Tom Wolfe

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For the early 20th century American novelist, see Thomas Wolfe.

Dr. Thomas Kennerly "Tom" Wolfe (born March 2, 1931) is an American author and journalist, best known as one of the founders of the new journalism movement of the 1960s and 1970s.

Wolfe graduated from St. Christopher's School in Richmond, Virginia before attending Washington and Lee University as an undergraduate. He then went on to graduate from Yale University with a Ph.D. in American Studies.


[edit] Career

[edit] Journalism and New Journalism

Wolfe took his first newspaper job in 1956 and eventually worked for the Washington Post and the New York Herald Tribune among others. While there he experimented with using fictional techniques in feature stories [citation needed].

During a New York newspaper strike, he approached Esquire Magazine about an article on the hot rod and custom car culture of Southern California. He struggled with writing the article and editor Byron Dobell suggested that Wolfe send his notes to him so they could work together on the article. Wolfe sat down and wrote Dobell a letter saying everything he wanted to say about the subject, ignoring all conventions of journalism. Dobell simply removed the salutation "Dear Byron" from the top of the letter and published the notes as the article. The result was The Kandy-Kolored Tangerine-Flake Streamline Baby.

This was what Wolfe called New Journalism, in which some journalists and essayists experimented with a variety of literary techniques, mixing them with the traditional ideal of dispassionate, even-handed reporting. One of the most striking examples of this idea is Wolfe's The Electric Kool-Aid Acid Test. The book, while being a narrative account of the adventures of the Merry Pranksters, is also highly experimental in its use of onomatopoeia, free association, and eccentric use of punctuation - such as multiple exclamation marks and italics - to convey the manic ideas and personalities of Ken Kesey and his followers.

As well as his own forays into this new style of journalism, Wolfe also edited a collection of New Journalism with EW Johnson, published in 1973 and titled simply The New Journalism. This book brought together pieces from Truman Capote, Hunter S Thompson, Norman Mailer and several other well-known writers, with the common theme of journalism that incorporated literary techniques and could be considered literature.

[edit] Non-fiction

In 1965 a collection of his articles in this style was published under the title The Kandy-Kolored Tangerine-Flake Streamline Baby and Wolfe's fame grew. A second volume of articles, entitled The Pump House Gang, followed in 1968. He wrote on popular culture, architecture, politics and other topics that underscored, among other things, how American life in the 1960s was transformed as a result of post-WWII economic prosperity. His defining work from this era is The Electric Kool-Aid Acid Test (published the same day as "The Pump House Gang"), which epitomized the decade of the 1960s for many. Although a conservative in many ways and certainly not a hippie, Wolfe became one of the notable figures of the decade.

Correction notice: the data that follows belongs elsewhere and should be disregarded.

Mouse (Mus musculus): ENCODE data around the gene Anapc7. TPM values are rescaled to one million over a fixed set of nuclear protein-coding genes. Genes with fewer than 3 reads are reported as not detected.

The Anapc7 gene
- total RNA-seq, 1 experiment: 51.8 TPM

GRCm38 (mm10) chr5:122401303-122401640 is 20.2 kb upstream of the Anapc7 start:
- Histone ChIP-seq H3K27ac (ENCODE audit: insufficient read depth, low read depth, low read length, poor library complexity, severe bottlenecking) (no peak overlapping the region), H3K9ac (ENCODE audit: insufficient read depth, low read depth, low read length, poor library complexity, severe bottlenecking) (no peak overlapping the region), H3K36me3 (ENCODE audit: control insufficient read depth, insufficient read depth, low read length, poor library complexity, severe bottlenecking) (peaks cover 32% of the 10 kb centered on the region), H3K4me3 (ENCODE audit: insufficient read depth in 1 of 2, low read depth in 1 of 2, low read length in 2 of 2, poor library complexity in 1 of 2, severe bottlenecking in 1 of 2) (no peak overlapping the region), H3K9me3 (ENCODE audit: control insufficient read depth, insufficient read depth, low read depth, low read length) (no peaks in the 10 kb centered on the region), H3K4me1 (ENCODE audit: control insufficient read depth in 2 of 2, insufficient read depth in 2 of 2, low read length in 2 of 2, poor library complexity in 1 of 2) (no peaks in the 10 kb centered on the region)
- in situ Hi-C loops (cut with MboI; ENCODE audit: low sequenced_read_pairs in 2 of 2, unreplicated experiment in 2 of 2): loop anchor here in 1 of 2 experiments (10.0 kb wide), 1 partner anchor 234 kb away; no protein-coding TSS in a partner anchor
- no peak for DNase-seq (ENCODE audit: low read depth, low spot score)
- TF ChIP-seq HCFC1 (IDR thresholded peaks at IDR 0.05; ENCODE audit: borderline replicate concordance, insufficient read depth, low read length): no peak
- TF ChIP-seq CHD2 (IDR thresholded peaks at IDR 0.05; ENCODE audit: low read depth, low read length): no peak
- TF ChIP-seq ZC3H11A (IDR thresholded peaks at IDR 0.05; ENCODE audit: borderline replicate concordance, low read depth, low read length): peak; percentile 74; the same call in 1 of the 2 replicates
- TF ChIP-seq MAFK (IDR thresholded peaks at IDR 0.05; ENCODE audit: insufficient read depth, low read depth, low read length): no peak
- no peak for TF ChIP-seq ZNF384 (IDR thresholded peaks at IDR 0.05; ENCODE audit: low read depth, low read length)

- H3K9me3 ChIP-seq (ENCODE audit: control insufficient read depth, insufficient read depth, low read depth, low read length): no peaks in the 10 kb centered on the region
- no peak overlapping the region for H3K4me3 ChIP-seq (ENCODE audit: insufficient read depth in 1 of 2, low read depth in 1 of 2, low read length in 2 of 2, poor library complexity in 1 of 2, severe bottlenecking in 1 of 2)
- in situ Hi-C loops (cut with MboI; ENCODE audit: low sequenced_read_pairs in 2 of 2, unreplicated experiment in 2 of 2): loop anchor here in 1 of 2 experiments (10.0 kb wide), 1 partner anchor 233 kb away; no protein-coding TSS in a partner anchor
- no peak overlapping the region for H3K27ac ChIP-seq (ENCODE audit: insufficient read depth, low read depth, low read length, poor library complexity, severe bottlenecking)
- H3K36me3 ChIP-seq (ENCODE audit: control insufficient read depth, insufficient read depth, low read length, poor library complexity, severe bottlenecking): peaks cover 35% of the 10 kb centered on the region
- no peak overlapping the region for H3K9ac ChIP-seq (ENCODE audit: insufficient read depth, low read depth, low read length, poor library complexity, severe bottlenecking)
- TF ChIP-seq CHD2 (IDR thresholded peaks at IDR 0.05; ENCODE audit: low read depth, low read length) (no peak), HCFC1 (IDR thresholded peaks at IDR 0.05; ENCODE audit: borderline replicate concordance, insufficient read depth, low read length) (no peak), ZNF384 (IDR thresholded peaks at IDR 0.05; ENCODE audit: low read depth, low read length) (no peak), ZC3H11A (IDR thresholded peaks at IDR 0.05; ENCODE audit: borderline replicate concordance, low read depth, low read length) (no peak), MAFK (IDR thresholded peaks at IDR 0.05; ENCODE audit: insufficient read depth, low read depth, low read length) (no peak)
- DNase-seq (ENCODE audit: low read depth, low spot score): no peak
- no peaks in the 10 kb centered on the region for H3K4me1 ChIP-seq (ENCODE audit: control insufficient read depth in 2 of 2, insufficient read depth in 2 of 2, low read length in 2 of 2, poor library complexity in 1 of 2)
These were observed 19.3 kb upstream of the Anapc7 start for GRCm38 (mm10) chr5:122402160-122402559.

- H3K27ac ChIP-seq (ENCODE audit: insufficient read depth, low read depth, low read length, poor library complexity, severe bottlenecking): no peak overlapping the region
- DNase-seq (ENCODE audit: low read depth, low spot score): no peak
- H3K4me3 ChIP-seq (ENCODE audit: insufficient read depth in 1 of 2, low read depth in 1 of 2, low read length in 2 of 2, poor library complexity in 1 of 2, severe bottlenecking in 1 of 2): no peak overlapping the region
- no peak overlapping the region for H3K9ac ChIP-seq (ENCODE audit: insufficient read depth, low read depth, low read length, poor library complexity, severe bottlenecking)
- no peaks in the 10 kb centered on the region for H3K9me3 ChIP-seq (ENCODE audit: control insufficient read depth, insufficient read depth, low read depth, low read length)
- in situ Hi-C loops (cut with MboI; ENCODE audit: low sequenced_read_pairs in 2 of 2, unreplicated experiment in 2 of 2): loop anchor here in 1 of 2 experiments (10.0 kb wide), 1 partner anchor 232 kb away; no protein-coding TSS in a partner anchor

In 1970 he published two essays in book form: Radical Chic, a biting account of a party given by Leonard Bernstein to raise money for the Black Panther Party, and Mau-Mauing The Flak Catchers, about the practice of using racial intimidation ("mau-mauing") to extract funds from government welfare bureaucrats ("flak catchers"). The phrase "radical chic" soon became a popular derogatory term for upper class leftism. In 1977, Mauve Gloves & Madmen, Clutter & Vine hit bookstores; embodying one of Wolfe's more famous essays, The Me Decade and the Third Great Awakening.

In 1979 Wolfe published The Right Stuff, an account of the pilots who became America's first astronauts. Famously following their training and unofficial, even foolhardy, exploits, he likened these heroes to "single combat champions" of an earlier era, going forth to battle on behalf of their country. In 1983 the book was adapted as a film.

Wolfe also wrote two highly critical social histories of modern art and modern architecture, The Painted Word and From Bauhaus To Our House, in 1975 and 1981, respectively. The books mocked the excessive insularity of the art world and its dependence on faddish critical theory.

[edit] Fiction

Several other books followed before Wolfe's first satirical novel, The Bonfire of the Vanities, was published in 1987, having previously been serialized in Rolling Stone magazine. This book chronicles the spectacular rise and fall of a New York bond trader named Sherman McCoy against a backdrop of 1980s New York. Critics praised the book in particular for its vivid evocation of New York's social, racial, and economic tensions. It was a runaway popular success, becoming one of the bestselling and most widely talked about books of the 1980s. Wolfe received $5 million for the film rights to Bonfire of the Vanities, the most ever earned by an author at that time. In 1984, Wolfe won the prestigious Dos Passos Prize for literature from Longwood University.

He followed this with a notorious and controversial 1989 essay in Harper's Magazine entitled Stalking the Billion-footed Beast, which criticized modern American novelists for failing to fully engage with their subjects, and suggested that the only thing that could save modern literature was a greater reliance on journalistic technique. This essay was widely seen as an attack on the mainstream literary establishment, and a thinly veiled boast that Wolfe's work was vastly superior to many more highly regarded authors.